'Blakeney, you are absolutely incorrigible,' retorted His Highness with a laugh. 'M. le duc,' he added, once more turning to the grave Frenchman with his wonted graciousness, 'I pray you do not form your judgment on the gilded youth of England by the example of my friend Blakeney. Some of us can be serious when occasion demands, you know.'

'Your Highness is pleased to jest,' said M. de Kernogan stiffly. 'What greater occasion for seriousness can there be than the present one. True, England has never suffered as France is suffering now, but she has engaged in a conflict against the most powerful democracy the world has ever known, she has thrown down the gauntlet to a set of human beasts of prey who are as determined as they are ferocious. England will not emerge victorious from this conflict, Monseigneur, if her sons do not realize that war is not mere sport and that victory can only be attained by the sacrifice of levity and of pleasure.'

He had dropped into French in response to His Highness' remark, in order to express his thoughts more accurately. The Prince -- a little bored no doubt-- seemed disinclined to pursue the subject. Nevertheless, it seemed as if once again he made a decided effort not to show ill-humour. He even gave a knowing wink -- a wink!-- in the direction of his friend Blakeney and of Her Grace as if to beg them to set the ball of conversation rolling once more along a smoother -- a less boring-- path. He was obviously quite determined not to release M. de Kernogan from attendance near his royal person.

VI

As usual Sir Percy threw himself in the breach, filling the sudden pause with his infectious laugh:

'La!' he said gaily, 'how beautifully M. le duc does talk. Ffoulkes,' he added, addressing Sir Andrew, who was standing close by, 'I'll wager you ten pounds to a pinch of snuff that you couldn't deliver yourself of such splendid sentiments, even in your own native lingo.'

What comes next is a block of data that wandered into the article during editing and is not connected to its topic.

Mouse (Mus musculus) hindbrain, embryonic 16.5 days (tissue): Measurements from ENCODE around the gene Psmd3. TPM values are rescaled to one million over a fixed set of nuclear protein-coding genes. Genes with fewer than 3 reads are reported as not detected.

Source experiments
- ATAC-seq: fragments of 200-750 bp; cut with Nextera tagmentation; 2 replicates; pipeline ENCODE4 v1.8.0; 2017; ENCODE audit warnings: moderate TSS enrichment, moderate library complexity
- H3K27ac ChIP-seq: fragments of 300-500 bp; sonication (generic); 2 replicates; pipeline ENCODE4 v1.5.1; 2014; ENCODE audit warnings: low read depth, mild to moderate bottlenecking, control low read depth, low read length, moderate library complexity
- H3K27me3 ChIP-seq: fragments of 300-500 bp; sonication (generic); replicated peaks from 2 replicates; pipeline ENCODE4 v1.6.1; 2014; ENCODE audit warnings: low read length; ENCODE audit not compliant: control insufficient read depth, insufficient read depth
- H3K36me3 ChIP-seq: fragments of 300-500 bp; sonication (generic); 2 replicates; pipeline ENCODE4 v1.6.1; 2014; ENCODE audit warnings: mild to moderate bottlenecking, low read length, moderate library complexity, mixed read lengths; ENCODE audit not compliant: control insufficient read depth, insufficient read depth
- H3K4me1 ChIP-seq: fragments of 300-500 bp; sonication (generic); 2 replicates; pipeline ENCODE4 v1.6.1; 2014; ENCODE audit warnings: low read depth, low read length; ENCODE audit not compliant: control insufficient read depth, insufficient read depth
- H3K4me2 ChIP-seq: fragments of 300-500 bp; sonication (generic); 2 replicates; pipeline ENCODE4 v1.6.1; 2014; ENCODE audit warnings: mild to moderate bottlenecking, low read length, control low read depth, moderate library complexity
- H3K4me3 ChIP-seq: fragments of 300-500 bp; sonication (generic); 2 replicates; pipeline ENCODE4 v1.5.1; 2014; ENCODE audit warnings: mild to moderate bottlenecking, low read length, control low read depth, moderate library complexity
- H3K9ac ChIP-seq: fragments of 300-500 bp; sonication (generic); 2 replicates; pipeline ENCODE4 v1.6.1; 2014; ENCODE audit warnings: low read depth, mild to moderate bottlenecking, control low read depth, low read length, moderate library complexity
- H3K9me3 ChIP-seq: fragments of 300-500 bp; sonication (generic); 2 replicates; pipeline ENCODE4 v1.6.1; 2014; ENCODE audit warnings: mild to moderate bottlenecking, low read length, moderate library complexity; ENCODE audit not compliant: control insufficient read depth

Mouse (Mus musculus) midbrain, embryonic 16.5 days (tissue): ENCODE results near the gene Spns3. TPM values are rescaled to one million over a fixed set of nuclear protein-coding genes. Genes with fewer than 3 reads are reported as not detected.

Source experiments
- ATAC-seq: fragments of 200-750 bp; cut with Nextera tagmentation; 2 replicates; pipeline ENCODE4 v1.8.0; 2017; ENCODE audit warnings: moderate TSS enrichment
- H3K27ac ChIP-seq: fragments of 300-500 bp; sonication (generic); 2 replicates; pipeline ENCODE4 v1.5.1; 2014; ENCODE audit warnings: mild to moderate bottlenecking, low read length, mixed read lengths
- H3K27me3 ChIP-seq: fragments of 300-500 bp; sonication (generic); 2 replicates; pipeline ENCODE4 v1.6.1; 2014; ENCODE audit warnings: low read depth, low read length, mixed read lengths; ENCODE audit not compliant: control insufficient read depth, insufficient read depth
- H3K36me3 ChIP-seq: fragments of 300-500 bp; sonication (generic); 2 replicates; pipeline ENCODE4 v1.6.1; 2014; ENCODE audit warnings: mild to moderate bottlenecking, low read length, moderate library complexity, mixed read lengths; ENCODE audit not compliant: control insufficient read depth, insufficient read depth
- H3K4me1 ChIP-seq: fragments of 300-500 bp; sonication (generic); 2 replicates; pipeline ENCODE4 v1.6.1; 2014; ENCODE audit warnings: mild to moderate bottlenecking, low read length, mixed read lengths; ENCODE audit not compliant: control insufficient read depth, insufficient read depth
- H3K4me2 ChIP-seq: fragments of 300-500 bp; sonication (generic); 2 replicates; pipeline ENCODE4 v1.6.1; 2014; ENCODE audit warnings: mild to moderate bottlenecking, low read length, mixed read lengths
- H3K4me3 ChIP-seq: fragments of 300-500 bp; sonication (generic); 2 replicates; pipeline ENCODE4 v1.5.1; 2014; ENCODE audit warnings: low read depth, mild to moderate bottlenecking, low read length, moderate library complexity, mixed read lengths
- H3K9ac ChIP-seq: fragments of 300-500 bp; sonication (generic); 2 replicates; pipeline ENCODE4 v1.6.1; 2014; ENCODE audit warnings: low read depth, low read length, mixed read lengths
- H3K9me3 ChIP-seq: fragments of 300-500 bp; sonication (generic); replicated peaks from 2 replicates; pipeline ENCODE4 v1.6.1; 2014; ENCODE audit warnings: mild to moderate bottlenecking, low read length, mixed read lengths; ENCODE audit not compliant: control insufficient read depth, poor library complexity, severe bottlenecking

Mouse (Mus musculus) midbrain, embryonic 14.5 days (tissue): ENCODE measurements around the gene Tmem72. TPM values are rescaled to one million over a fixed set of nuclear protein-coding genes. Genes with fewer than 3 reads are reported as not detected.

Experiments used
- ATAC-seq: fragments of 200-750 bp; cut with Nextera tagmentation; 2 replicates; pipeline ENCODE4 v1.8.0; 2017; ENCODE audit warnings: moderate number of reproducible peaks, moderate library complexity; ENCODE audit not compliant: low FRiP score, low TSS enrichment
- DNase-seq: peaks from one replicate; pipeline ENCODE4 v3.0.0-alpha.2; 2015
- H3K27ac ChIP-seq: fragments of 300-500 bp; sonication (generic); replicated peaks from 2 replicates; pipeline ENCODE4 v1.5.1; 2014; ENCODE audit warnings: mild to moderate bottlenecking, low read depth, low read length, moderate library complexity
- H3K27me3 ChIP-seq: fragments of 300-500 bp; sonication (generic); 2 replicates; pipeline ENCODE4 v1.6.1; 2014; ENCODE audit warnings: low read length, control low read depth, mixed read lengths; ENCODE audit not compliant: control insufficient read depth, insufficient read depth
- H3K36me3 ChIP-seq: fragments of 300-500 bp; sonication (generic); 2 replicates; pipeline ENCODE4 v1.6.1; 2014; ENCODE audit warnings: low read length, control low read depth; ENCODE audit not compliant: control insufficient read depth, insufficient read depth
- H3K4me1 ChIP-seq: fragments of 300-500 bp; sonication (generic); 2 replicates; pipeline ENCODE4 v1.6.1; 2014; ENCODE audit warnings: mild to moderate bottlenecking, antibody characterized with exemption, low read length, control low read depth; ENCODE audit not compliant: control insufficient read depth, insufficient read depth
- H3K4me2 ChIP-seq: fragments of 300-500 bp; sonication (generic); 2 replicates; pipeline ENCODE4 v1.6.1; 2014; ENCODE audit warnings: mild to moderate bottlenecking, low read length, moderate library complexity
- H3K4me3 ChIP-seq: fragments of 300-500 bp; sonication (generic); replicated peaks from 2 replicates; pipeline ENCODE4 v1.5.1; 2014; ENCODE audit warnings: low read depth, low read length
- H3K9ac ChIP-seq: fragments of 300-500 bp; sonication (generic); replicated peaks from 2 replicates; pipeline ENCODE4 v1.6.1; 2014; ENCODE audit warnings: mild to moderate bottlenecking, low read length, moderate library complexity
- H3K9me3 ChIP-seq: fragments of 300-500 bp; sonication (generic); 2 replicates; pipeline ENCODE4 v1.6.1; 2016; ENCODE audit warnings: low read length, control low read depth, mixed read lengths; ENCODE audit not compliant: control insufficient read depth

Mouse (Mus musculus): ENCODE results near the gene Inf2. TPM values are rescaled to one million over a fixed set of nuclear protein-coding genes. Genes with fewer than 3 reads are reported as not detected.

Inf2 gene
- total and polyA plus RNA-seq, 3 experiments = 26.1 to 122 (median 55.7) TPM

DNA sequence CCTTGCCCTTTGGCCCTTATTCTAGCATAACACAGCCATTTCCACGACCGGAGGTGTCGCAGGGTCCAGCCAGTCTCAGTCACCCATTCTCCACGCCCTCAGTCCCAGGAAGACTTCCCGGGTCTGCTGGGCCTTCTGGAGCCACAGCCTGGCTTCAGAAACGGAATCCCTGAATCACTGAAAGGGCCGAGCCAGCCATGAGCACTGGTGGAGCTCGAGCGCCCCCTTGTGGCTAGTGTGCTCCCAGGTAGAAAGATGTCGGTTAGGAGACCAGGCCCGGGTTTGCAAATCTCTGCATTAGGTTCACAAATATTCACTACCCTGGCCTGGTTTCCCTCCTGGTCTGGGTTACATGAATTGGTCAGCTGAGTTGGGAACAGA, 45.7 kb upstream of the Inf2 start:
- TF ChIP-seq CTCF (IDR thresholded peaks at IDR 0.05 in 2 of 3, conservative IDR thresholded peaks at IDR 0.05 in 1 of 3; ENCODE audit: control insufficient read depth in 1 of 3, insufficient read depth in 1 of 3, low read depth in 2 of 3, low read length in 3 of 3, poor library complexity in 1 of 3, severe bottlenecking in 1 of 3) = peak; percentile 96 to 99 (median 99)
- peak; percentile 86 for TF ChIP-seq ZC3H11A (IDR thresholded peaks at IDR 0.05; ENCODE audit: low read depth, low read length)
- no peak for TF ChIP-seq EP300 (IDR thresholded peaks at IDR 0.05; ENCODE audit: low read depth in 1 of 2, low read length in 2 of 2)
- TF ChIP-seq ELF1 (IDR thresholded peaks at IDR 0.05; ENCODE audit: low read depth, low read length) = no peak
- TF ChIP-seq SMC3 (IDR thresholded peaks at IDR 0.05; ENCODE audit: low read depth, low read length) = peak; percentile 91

'I won't take you, Blakeney,' retorted Sir Andrew with a laugh, 'I'm no good at peroration.'

'You should hear our distinguished guest M. Martin-Roget on the same subject,' continued Sir Percy with mock gravity. 'By Gad! can't he talk? I feel a d---d worm when he talks about our national levity, our insane worship of sport, our . . . our . . M. le duc,' he added with becoming seriousness and in atrocious French, 'I appeal to you. Does not M. Martin-Roget talk beautifully?'

'M. Martin-Roget,' replied the duc gravely, 'is a man of marvellous eloquence, fired by overwhelming patriotism. He is a man who must command respect wherever he goes.'

'You have known him long, M. le duc?' queried His Royal Highness graciously.

'Indeed not very long, Monseigneur. He came over as an émigré from Brest some three months ago, hidden in a smuggler's ship. He had been denounced as an aristocrat who was furthering the cause of the royalists in Brittany by helping them plentifully with money, but he succeeded in escaping, not only with his life, but also with the bulk of his fortune.'

'Ah! M. Martin-Roget is rich?'

'He is sole owner of a rich banking business in Brest, Monseigneur, which has no important branch in America and correspondents all over Europe. Monseigneur the Bishop of Brest recommended him specially to my notice in a very warm letter of introduction, wherein he speaks of M. Martin-Roget as a gentleman of the highest patriotism and integrity. Were I not quite satisfied as to M. Martin-Roget's antecedents and present connexions I would not have ventured to present him to your Highness.'

'Nor would you have accepted him as a suitor for your daughter, M. le duc, c'est entendu!' concluded His Highness urbanely. 'M. Martin-Roget's wealth will no doubt cover his lack of birth.'